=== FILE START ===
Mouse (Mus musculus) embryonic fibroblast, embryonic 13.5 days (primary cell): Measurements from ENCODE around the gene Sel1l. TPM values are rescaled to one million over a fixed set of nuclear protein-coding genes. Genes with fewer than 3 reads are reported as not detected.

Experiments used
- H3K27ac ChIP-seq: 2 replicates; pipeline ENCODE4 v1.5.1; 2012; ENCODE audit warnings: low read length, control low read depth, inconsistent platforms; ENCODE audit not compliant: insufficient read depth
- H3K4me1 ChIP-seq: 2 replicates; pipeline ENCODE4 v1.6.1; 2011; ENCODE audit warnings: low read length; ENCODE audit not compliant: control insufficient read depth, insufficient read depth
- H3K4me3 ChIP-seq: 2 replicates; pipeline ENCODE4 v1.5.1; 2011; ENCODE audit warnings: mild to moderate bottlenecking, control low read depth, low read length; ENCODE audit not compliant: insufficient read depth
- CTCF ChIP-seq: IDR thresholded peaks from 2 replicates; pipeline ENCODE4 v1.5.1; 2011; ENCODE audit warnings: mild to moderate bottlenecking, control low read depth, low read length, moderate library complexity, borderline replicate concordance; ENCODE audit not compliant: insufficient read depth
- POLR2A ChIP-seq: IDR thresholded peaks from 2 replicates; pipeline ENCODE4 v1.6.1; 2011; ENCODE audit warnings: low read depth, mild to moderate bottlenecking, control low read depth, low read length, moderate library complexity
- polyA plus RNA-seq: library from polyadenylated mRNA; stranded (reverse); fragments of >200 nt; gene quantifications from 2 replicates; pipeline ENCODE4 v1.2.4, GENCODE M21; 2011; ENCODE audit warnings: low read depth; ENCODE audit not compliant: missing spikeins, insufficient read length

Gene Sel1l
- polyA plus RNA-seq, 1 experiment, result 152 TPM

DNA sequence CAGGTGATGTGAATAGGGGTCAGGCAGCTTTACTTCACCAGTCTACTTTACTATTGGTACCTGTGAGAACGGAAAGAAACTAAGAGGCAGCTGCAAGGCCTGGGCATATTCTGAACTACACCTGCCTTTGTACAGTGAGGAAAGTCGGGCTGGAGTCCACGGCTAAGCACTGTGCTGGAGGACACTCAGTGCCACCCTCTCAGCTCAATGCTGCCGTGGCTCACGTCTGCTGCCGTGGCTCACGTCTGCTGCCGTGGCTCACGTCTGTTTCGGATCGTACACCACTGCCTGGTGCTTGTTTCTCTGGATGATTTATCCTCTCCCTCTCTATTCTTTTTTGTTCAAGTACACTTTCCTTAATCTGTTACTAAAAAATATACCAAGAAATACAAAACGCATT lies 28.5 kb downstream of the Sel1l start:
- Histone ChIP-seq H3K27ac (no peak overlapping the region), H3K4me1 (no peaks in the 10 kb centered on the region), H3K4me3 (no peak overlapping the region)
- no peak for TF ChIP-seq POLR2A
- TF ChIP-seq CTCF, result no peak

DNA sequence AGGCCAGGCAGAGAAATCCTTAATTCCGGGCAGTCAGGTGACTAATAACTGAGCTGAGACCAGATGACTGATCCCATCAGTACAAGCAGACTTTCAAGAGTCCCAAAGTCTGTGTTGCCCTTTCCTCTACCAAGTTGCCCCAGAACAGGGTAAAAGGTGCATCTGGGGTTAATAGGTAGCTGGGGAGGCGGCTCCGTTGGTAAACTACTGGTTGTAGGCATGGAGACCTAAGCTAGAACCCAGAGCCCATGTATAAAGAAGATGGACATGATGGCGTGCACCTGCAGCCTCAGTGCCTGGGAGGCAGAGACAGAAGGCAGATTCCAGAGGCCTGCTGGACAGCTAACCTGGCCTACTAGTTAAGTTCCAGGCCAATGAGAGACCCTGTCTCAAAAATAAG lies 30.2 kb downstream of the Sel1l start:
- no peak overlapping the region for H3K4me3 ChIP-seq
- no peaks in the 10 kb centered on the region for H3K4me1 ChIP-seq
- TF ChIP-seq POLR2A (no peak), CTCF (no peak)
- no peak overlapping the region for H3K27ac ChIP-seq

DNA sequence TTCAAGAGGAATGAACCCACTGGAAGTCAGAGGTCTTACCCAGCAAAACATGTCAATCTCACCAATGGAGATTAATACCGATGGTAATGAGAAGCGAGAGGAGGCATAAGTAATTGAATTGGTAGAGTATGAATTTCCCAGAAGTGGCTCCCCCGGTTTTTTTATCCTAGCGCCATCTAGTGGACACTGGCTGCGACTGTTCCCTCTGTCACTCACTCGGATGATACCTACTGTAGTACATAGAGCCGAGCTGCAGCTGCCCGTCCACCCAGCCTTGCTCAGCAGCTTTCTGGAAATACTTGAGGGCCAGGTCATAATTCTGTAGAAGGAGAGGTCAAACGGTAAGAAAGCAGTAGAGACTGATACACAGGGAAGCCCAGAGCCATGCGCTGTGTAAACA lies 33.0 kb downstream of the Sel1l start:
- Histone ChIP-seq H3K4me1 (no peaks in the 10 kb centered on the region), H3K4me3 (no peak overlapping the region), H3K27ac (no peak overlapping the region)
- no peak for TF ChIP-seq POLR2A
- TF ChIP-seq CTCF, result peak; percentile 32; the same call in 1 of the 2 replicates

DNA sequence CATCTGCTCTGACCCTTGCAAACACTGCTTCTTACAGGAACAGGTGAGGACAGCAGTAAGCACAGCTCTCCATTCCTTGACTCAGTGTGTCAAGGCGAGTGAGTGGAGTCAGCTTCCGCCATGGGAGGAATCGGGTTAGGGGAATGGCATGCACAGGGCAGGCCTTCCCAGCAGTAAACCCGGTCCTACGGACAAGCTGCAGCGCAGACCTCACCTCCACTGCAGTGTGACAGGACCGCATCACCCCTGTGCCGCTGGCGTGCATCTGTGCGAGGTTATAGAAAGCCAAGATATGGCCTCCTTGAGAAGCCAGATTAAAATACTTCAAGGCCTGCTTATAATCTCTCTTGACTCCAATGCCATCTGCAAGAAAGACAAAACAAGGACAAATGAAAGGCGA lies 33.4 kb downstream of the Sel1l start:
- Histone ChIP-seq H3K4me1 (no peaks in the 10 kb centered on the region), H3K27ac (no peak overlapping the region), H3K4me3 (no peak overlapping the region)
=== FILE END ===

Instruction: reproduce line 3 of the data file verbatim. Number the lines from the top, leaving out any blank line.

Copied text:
- H3K27ac ChIP-seq: 2 replicates; pipeline ENCODE4 v1.5.1; 2012; ENCODE audit warnings: low read length, control low read depth, inconsistent platforms; ENCODE audit not compliant: insufficient read depth